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Post Office records year of steady growth

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Saturday 21 January 1939, The Sydney Morning Herald

Many Innovations.

Gramophone records made by the “Girl With the Golden Voice,” the ideal telephone operator selected by the British Post Office, are now being used in the training of telephonists in New South Wales.

This is only a minor one of many innovations made by the Post Office in 1938, which has, in all departments, been a record Post Office year in this State.

The growth of the Telephone Department may be gauged by the fact that there are now 251,000 telephone instruments in New South Wales. The total for the metropolitan area is 159,000, an increase of 9,000 during the year. In the country there are 92,000, an increase of 3,500.

The training of telephonists is undertaken very seriously in Sydney, and arrangements will be made soon for lectures and demonstrations to be relayed to telephonists in country centres. Despite the increased number of automatic exchanges, the telephone girl still plays a vital part in trunk line work.

New South Wales now has 18 rural automatic exchanges, ten of them installed during 1938, and at each of these is one of the new multi-coin devices to enable public telephone users to obtain and pay for trunk line calls. There are also about five of these devices at key points in the metropolitan area, and more will be installed as soon as possible. A full automatic exchange will be opened at Tamworth in February-the first to be installed in a large country town.

Overseas calls increased about 20 per cent for the three-day period covering Christmas. There were 20 calls on the new direct radio route to the United States.


Coloured lines on graphs kept in the mail section might well be taken as a business activity index for New South Wales during the year. They rise to an impressive peak, 33,500,000 articles posted, in March, when the 150th Anniversary celebrations brought hundreds of thousands of visitors to Sydney; fall off steeply at the beginning of winter; rise again to the March total in August; and climb a million higher in November. For December, the temporary plotting of the graph, subject to correction when final figures arc obtained, shows a peak of 42,000,000 articles posted.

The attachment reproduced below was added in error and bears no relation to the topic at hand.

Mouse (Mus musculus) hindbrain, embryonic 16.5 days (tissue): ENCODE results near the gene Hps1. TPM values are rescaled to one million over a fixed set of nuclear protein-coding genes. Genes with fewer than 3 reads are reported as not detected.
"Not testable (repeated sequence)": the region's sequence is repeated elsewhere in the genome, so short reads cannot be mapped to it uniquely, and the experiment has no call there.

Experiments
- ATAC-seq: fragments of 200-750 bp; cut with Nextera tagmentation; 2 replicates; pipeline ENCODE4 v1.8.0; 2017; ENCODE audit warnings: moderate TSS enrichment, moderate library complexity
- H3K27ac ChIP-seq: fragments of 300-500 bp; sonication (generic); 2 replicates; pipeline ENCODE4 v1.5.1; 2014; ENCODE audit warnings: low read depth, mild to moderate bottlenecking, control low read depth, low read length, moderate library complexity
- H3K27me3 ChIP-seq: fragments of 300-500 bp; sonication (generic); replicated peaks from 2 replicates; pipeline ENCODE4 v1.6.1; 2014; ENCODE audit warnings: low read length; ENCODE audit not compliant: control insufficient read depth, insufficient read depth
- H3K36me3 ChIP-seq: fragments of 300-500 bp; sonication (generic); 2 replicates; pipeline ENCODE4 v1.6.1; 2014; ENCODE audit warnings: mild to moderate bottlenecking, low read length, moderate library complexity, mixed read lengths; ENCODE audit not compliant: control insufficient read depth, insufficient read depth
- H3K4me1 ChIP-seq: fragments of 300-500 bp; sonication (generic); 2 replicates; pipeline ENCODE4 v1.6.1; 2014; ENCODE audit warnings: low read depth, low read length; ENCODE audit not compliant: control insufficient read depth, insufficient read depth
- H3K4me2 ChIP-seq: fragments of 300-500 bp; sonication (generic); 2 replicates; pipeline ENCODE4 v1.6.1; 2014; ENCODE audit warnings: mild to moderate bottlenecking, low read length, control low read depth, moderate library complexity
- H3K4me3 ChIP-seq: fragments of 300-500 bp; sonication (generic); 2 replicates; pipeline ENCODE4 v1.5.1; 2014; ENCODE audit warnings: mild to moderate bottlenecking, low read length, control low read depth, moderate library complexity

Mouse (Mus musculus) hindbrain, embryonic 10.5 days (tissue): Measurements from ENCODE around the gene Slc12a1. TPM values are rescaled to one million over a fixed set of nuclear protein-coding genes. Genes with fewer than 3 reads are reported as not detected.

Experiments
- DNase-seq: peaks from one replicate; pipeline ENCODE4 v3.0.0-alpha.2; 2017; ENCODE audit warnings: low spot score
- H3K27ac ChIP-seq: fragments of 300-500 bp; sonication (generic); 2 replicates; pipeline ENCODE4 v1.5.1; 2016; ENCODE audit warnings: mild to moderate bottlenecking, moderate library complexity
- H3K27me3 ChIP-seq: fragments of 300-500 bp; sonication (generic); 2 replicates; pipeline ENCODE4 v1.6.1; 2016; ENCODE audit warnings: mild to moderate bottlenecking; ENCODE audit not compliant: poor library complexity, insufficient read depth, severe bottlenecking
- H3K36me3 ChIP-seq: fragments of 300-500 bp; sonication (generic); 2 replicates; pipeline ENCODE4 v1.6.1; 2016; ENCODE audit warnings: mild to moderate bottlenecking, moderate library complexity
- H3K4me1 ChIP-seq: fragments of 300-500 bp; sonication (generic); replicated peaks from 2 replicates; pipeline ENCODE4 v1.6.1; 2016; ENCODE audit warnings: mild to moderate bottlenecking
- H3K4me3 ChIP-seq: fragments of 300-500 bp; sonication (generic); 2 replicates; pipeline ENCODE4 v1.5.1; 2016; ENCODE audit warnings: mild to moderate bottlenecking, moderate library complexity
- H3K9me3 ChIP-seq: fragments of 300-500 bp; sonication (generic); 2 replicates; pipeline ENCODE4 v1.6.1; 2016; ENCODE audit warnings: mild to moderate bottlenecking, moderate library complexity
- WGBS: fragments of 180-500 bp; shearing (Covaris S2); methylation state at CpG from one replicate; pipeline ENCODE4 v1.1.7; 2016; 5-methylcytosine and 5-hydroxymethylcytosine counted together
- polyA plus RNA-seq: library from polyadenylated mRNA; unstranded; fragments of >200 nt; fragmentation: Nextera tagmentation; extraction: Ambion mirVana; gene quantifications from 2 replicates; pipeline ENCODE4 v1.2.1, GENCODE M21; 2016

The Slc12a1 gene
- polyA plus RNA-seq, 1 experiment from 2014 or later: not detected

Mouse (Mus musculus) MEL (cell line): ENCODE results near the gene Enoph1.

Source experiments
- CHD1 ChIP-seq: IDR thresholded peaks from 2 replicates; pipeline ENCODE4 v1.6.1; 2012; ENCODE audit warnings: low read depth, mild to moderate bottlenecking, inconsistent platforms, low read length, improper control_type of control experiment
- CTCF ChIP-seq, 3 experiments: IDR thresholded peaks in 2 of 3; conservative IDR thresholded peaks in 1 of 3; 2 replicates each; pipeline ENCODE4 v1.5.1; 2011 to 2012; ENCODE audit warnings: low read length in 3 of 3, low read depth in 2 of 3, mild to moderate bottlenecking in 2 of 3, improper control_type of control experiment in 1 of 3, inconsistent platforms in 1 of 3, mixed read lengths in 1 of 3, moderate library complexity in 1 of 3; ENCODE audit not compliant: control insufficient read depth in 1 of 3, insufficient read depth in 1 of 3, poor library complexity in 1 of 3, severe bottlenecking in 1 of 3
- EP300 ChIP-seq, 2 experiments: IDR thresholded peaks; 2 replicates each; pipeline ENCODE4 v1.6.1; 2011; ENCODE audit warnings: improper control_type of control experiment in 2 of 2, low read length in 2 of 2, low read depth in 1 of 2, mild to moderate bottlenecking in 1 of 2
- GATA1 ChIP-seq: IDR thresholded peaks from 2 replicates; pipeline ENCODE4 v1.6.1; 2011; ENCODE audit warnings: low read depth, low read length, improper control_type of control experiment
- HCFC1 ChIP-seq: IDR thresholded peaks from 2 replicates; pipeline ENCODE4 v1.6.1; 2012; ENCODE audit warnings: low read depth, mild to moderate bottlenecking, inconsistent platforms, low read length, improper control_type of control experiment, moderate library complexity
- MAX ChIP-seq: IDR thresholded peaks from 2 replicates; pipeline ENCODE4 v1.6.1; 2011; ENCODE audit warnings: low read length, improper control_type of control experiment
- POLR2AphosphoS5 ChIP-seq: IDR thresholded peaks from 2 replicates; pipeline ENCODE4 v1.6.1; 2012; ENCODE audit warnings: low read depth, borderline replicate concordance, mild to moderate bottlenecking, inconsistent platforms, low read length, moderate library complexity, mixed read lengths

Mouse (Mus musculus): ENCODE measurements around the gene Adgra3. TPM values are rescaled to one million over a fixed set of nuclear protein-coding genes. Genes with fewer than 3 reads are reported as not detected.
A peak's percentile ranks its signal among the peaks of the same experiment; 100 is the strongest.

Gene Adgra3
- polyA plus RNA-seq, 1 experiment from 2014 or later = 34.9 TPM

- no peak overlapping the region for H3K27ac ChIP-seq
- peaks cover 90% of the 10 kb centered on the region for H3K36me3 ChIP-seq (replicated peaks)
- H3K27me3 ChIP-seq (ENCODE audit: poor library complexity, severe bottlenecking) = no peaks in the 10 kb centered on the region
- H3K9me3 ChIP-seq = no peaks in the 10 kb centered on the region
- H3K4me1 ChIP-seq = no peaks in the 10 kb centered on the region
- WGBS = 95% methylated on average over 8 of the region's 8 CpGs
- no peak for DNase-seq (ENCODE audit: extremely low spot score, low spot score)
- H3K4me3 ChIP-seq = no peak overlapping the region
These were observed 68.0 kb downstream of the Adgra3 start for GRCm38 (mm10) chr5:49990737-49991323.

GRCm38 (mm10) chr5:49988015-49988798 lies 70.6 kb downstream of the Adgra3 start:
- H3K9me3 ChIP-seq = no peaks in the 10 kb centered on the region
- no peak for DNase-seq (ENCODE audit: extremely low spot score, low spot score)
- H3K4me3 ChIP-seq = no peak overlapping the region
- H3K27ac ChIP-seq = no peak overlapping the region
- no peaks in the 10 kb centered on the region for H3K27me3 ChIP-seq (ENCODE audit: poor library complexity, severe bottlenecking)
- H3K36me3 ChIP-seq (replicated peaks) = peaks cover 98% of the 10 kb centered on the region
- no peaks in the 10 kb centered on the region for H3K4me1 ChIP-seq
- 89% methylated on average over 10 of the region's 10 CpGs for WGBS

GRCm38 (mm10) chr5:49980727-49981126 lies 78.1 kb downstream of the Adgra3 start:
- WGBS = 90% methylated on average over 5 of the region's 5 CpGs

Postal business at Christmas-for the 14 day period ended on Christmas Eve-totalled 23,459,000 articles, an increase of more than 660,000, compared with the figures for 1937. Parcels figures were lower, but packets showed a marked increase, indicating that more people posted Christmas presents weighing less than 1lb. The weight of malls handled was 3,200 tons.

An unusual feature of the Christmas posting was a very light mail on Christmas Eve, explained, apparently, by the fact that Christmas Day fell on Sunday.

The experiment of stationing a uniformed officer at the posting boxes at the G.P.O. to explain to people which of the many boxes should receive their letters and packets, proved an unqualified success, and will be repeated in future at peak periods.


The 150th anniversary celebrations involved a great deal of extra work for the telegraph department, special telegraph facilities being provided at all major events. An important feature of this department’s business has been the restoration, since the enforcement recently of new legislation against starting-price betting, of telegraph services at all racecourses, which had been inoperative in some cases for two years, and in the case of Randwick and Warwick Farm for 12 months.

Teleprinter services have increased steadily, and there are now 60 in operation in Sydney.

The public is making increasing use of the phonogram service, a staff of 60 girls, which was increased to 130 at Christmas, being engaged in taking down telegrams from telephone subscribers.

Telegraph facilities in the far interior are being steadily increased as a result of the cooperation of the Department and the Australian Aerial Medical Services. Messages may lie sent from any point where a transceiver pedal wireless station-is established, and these are passed on from the base radio stations maintained by the Aerial Medical Services to the Telegraph Department and sent to their destinations as ordinary telegrams.


The most important postal work to be undertaken in 1939 will be the beginning of the extensions to Sydney’s G.P.O. A great modern block is to be built on the land at present occupied by Hoffnung’s building, in Pitt Street.

Beginning on Christmas Eve Hoffnung’s, Ltd., have been transferring their stock and equipment to their new building, and it is expected that the Post-office will take possession of the Pitt Street premises about February 11. Before then, tenders will have been called for the demolition of the present Hoffnung building, and probably also for the structure which will replace it, the erection of which is expected to take about l8 months.

Written by macalba

June 11, 2010 at 10:02 pm

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